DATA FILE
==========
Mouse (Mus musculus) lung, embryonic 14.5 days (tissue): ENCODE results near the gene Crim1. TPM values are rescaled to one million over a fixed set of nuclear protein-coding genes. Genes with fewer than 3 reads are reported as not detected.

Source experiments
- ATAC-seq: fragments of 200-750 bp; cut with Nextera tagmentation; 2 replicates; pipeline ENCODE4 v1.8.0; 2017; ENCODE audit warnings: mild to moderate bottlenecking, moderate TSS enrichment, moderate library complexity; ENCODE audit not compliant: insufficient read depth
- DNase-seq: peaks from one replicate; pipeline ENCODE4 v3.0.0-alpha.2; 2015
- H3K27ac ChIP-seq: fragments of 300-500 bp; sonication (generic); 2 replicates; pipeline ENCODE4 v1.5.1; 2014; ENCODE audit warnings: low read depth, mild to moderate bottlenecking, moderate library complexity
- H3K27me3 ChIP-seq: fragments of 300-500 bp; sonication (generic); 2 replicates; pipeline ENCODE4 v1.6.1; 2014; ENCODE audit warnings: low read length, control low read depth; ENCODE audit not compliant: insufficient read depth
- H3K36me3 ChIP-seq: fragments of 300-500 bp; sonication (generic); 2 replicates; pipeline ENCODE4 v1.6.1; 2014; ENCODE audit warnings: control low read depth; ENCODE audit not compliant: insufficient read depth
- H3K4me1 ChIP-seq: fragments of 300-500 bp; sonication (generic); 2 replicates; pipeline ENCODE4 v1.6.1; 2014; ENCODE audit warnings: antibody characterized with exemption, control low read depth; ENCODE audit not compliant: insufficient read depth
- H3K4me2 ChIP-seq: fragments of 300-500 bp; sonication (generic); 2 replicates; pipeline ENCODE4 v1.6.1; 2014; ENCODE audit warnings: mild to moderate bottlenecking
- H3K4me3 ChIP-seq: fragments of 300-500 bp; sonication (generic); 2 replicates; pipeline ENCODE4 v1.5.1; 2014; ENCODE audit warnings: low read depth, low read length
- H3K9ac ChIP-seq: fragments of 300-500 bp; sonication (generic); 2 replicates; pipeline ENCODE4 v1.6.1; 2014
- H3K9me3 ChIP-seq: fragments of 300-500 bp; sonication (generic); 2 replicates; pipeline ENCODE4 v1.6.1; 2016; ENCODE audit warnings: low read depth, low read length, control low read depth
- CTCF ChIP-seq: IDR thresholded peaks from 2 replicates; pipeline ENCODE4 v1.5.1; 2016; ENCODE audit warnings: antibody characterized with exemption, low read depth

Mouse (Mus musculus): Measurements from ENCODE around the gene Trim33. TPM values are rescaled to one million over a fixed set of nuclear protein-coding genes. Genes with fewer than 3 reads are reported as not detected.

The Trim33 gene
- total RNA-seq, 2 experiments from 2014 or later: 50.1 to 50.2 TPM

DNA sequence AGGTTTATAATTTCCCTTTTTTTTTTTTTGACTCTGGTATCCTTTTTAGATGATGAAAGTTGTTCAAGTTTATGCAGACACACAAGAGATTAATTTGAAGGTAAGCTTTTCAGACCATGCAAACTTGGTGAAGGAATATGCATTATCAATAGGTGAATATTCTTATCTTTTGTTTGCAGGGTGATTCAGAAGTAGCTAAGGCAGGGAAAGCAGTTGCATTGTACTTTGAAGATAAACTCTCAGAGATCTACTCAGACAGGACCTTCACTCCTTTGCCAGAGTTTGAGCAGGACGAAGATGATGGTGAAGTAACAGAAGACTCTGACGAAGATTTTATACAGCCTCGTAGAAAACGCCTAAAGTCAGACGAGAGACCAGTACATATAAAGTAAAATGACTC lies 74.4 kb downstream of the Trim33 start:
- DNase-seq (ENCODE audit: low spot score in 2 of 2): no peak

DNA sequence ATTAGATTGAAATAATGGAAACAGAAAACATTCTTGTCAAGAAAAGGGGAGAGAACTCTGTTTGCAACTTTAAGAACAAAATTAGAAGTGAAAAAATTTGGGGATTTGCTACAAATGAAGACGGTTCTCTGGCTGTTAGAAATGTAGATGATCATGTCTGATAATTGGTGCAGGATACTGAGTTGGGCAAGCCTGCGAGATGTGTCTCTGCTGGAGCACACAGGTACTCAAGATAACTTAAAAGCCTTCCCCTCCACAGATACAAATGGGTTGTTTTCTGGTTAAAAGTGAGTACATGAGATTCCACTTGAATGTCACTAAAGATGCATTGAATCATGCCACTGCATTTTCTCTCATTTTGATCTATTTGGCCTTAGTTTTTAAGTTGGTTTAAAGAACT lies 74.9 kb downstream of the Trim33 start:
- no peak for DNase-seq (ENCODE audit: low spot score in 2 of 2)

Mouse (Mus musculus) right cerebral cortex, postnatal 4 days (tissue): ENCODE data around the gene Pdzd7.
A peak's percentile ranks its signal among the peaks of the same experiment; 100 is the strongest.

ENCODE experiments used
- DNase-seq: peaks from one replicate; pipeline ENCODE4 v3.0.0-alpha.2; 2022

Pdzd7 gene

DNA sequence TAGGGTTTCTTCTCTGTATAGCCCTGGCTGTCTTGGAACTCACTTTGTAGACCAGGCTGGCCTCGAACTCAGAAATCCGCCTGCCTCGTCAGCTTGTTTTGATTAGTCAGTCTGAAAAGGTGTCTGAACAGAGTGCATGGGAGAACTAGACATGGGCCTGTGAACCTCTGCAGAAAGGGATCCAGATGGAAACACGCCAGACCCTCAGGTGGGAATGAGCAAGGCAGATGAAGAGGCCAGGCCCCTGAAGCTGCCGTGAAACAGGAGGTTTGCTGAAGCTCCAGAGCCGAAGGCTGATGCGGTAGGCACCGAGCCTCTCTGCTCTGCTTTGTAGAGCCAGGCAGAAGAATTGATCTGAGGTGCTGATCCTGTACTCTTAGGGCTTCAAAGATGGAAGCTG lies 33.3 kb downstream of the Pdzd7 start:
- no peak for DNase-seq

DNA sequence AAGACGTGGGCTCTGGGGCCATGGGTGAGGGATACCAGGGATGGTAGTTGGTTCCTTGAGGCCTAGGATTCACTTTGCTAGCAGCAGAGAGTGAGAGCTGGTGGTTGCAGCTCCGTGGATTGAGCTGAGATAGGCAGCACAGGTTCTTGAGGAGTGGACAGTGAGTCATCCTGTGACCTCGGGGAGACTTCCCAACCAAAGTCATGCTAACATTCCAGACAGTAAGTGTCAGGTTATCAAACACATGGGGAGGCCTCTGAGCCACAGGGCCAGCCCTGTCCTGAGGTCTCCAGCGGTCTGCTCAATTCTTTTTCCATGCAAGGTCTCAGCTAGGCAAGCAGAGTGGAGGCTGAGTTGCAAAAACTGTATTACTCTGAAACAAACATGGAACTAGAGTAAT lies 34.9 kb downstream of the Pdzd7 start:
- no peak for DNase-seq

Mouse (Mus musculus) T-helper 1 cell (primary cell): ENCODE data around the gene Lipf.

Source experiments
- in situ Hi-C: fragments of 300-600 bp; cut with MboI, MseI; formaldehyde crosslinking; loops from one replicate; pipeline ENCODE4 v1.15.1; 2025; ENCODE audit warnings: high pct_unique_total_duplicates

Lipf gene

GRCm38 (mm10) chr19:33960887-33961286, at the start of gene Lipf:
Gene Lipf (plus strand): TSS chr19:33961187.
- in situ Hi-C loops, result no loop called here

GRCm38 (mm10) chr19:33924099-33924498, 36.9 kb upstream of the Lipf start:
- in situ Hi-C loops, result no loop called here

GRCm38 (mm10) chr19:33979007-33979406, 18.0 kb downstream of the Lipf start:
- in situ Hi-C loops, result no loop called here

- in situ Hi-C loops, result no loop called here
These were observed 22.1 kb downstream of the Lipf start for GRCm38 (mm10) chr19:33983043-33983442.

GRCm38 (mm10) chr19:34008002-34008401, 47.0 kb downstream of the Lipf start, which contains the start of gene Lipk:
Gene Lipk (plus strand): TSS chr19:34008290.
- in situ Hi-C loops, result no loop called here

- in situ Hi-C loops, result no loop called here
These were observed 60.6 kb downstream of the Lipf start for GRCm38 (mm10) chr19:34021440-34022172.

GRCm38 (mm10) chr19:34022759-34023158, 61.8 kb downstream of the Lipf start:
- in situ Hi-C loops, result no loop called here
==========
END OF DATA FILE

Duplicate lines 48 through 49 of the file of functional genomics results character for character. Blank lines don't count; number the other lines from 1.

GRCm38 (mm10) chr19:34022759-34023158, 61.8 kb downstream of the Lipf start:
- in situ Hi-C loops, result no loop called here